If I had twins then the original purchase price would probably have been higher and all other costs are doubled. All other maintenance requirements are doubled. All other headaches are doubled. The twin engine guys maintain that there is more reliability in two engines than one. This is occasionally true but the fact is that most problems associated with engine trouble on well maintained engines is fuel related. Key here is "well maintained" . If you have a fuel problem and lose one engine, the other one is not far behind. There is a saying in aviation that goes "The second engine just gets you to the scene of the crash that much more quickly". That's a humorous and simplistic way of dismissing the need for more than one engine.

Maneuvering a boat is infinitely easier with twins and or bow/stern thrusters. I have neither and I frequently have people comment that it must be nice to have twins or thrusters after watching me back into my slip. When I tell them I have only one engine and no thrusters, they are amazed. Point is, with practice, you can learn to maneuver your boat quite well with only one engine.

If you are going to do long distance, blue water cruising or you have remote destinations in mind I might consider two engines but for my use (and most people's) one engine is sufficient and much less expensive and less trouble all the way around.

Hopefully, I've given you some food for thought. Read over what the twin engine crowd has to say and then decide what is important and makes sense for you.

Good luck and have fun hunting.

I agree 100%

A very thoughtful post.
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Old 02-05-2020, 09:46 PM   #165
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Wow, Pitcairn Island? Now that peeked my interest. Currently finishing my fourth book on The Bounty.
I spent several months last year researching everything available about the Bounty. The most fascinating was the history about the Marlon Brando movie's ship.

We are probably drifting too far from the thread. Probably should start a new thread.
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Old 02-05-2020, 09:48 PM   #166
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If we were talking gas engines I'd encourage twins more than on diesel based on dependability and repair ability at sea. If outboards even more on twins or triples because non-fuel related failures are more common. I'll toss one more out and that is IPS. There's definitely a higher probability of drive failure on IPS than on traditional inboard so I'd be even stronger on twin.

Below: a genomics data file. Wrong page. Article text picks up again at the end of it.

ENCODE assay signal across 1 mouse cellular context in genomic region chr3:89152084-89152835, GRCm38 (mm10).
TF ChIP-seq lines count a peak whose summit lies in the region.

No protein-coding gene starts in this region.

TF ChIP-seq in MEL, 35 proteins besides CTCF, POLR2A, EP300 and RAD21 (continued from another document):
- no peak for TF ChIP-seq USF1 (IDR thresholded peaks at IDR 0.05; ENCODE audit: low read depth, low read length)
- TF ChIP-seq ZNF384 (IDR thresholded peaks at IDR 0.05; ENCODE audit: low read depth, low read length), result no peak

With outboards or exotic drive setups, I agree. But for gas inboards, I can't really say a decently engineered installation is really less reliable than diesels, although the lifespan is likely to be shorter. For the most part, as long as periodic ignition system maintenance is done, my carb-ed with electronic ignition gassers are very much like diesels in the sense that they "just work" without fussing or needing any kind of tinkering, etc.
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Old 02-06-2020, 07:26 PM   #167
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Open-d, our KK54 displaces 67800# and a single 210 hp CAT moves her along just fine.

When I was looking hard at Hatteras 58 LRCs I tended toward the 6-71 powered boats as they were reported to perform better in head seas than the 4-71s.

PS - the Hatteras LRCs are another model you may consider. Tanks. Lot's of fuel, stand up engine rooms, etc.
Yes I discussed that in an earlier post on this thread. The 65' looks mighty appealing. We'll have to see how my portfolio grows over the next 6 months. For that vessel, I would definitely opt for the 6 vs the 4.
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Old 02-07-2020, 10:15 AM   #168
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Yes I discussed that in an earlier post on this thread. The 65' looks mighty appealing. We'll have to see how my portfolio grows over the next 6 months. For that vessel, I would definitely opt for the 6 vs the 4.
P/E valuations are rich, Fed will eventually have to tighten despite the tweets, lots of other economic factors as well. This last 10 year cycle is long in the tooth. Personally, I wouldn’t put a lot of faith in portfolio growth over the next few years, but we shall see. My crystal has not been correct lately.